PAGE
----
Green Fields (Guest Essay from E.L. Danvers)
By E.L. Danvers
Special to Start Spreading the News
A. Bartlett Giamatti, former Major League Baseball commissioner, once wrote in his 1977 ode to the sport that the baseball season ends just when you need it most. In “Green Fields of the Mind,” he described not only the bitter sweet way that baseball abandons you to face the chill rains and fall alone, but also described its steadfast reliability “to buffer the passage of time.”
When the 2020 MLB season was shut down in the middle of Spring Training last March, I felt kind of lost. For me, the start of the baseball season begins the second the Super Bowl ends. After last year’s quick step of a season and another crushing early playoff exit for the Yankees, the chase for 28 cannot begin soon enough.
Like Giamatti, I rely on baseball to buffer the passage of time. It is the nearly daily staple of my life during the regular season and hopefully deep into the post season. The team’s schedule is what I base my non-work life schedule around. It is, perhaps too often, what my mood rises and falls with, those moments of immense joy when “we” win and, alternatively, those games where destroying my TV by throwing the remote at it seems to be a better option that watching one more minute of whatever maddening monstrosity is happening on the field. (Side note: I don’t throw the remote at the TV, but I may turn the game off momentarily. However, I will, almost immediately, turn it back on and suffer through to the end with hope for a baseball miracle never snuffed out until the last out is.)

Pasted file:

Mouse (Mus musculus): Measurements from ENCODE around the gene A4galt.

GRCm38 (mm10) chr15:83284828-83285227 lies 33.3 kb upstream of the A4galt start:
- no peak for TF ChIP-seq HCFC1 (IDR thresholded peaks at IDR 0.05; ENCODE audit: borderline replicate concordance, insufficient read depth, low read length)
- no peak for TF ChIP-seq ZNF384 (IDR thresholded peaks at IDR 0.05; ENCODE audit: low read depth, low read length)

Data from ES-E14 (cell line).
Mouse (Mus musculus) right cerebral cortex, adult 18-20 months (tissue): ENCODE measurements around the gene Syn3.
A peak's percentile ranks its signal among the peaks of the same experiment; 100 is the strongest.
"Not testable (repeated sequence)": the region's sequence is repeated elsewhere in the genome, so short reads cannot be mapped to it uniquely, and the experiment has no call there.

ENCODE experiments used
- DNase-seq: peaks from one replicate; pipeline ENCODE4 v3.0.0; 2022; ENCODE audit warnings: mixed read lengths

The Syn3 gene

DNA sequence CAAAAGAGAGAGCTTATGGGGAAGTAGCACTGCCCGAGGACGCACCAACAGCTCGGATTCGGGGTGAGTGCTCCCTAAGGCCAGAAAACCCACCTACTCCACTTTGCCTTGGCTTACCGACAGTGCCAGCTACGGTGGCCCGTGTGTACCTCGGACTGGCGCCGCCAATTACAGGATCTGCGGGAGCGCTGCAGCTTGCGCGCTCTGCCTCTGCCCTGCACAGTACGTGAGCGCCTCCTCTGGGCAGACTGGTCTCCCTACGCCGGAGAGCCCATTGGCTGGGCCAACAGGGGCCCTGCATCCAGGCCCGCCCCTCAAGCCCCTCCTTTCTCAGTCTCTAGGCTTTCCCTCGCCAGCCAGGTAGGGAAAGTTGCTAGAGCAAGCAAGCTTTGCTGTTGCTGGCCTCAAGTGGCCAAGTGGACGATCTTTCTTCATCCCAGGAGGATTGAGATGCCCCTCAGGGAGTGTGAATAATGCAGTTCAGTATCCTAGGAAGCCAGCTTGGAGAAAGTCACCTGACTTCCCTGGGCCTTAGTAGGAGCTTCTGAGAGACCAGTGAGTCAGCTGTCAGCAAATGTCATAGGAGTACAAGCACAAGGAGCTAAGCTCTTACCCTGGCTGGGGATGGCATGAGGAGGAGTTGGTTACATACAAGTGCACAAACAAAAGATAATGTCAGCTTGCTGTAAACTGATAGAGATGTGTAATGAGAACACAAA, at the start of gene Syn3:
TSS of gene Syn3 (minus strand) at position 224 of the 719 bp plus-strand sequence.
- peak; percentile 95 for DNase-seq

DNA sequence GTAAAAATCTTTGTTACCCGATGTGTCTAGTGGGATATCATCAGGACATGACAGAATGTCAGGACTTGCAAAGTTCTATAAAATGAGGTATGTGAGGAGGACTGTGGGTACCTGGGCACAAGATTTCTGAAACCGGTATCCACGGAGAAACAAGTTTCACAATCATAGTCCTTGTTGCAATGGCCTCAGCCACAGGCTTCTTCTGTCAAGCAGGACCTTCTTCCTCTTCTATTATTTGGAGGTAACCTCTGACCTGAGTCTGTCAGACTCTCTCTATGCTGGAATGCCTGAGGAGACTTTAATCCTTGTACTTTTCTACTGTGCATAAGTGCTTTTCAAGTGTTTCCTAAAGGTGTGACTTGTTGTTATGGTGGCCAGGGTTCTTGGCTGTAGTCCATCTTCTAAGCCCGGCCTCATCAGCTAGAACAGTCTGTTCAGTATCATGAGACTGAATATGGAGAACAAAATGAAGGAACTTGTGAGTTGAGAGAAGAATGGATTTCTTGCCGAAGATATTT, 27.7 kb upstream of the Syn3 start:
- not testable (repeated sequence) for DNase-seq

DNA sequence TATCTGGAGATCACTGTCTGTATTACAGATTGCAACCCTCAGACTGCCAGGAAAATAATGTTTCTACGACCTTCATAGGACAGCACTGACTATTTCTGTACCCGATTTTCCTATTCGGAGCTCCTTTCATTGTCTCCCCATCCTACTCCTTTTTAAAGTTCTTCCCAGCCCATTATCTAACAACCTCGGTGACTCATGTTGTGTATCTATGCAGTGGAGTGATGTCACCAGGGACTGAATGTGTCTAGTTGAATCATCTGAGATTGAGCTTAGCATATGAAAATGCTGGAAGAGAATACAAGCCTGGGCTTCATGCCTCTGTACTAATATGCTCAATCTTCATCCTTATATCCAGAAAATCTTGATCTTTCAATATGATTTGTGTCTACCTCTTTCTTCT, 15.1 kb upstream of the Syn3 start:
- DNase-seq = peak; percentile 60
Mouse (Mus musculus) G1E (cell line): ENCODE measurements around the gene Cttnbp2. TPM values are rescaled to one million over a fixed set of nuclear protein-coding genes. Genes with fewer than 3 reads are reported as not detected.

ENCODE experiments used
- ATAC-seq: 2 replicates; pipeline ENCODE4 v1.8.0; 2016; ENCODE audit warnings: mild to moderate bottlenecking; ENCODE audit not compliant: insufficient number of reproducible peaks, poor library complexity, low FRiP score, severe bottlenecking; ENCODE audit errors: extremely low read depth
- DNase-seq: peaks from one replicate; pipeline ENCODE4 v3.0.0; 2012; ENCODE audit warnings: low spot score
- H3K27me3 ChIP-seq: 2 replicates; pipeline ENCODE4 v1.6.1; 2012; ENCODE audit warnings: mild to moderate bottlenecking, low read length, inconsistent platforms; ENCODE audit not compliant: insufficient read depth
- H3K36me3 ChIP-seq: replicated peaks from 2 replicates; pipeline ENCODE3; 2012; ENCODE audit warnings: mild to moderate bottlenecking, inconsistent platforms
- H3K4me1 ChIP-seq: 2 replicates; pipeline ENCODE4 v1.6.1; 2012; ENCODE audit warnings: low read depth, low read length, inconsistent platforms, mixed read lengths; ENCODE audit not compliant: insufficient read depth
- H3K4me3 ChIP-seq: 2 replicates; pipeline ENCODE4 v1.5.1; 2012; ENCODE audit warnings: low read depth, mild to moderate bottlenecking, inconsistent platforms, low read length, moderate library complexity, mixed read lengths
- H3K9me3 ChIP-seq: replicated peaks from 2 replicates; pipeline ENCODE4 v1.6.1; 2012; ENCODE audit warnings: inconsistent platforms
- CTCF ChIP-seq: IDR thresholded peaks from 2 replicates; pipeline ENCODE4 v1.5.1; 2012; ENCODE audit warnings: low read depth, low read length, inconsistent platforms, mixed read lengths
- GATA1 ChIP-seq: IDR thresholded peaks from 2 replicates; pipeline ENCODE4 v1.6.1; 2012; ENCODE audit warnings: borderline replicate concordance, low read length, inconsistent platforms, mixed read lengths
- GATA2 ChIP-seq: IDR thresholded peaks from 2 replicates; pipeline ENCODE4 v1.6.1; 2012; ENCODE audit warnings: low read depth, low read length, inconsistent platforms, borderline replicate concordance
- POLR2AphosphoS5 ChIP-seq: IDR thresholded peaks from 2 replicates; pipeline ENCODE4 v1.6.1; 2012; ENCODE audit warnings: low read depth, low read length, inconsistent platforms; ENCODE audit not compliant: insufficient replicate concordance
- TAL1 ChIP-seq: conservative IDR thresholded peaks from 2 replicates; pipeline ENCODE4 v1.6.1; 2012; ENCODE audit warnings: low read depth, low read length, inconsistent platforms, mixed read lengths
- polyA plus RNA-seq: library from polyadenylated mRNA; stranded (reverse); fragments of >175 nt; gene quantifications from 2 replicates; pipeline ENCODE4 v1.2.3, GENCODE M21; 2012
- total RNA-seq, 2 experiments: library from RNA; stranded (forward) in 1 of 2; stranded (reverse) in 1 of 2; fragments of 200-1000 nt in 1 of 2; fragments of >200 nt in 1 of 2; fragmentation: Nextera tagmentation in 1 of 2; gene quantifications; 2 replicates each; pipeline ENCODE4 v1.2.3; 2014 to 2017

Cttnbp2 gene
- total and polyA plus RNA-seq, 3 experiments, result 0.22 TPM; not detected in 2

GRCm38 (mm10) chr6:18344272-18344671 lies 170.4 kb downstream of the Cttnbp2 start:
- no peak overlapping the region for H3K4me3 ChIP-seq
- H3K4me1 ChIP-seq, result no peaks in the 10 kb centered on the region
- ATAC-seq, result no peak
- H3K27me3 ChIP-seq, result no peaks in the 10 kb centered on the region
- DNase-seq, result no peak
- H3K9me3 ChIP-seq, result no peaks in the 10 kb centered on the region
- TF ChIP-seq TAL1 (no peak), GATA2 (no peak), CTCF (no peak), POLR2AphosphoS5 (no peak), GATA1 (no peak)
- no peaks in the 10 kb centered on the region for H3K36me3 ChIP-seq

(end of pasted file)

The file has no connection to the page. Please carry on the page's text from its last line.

When the 2020 season eventually began, it did so mid-summer for a 60-game push with no fans in the stands, 7-inning double headers, geographically restricted interleague play, and the overall feeling of an exhibition than an actual season. In the normal season, 60 games are essentially nothing and certainly never a solid barometer of where any given team or player would be at the end of the 162-game grind. When the 2020 season ended, it felt like it barely began.
However, on February 1st, when the player’s union rejected the league’s proposal to delay both the start of Spring Training and the season, it took an affirmative step to restore the routine normality of Giamatti’s Green Fields to the Bronx and the league. Truth be told, I could not be more excited. Yankees baseball is not just a staple of my life during the six-month season. Its coexistence with the Mets is a standard part of New York City life from April through at least September for nearly 60 years. With the start of the season on deck, the return to the green fields on April 1 – with the Yankees leading off the season at home against the Blue Jays and the Mets facing the Nationals in Washington, D.C. – is a much-needed hint of a return to normalcy.
Though a complete return to normalcy is still a little while away, the start of the marathon season may serve as a small and symbolic indicator that we may not be far away from enjoying the countless staples of city life that New York is best known for. And, perhaps, when we need it most, baseball will be gone after a full 162-game season in the books and one of city’s proud MLB franchises facing the chill rains and fall with a World Series trophy in hand, back in the city where that trophy has spent the most time.
For this Yankee fan, it’s all for naught if that trophy isn’t returned to the Bronx for the 28th time.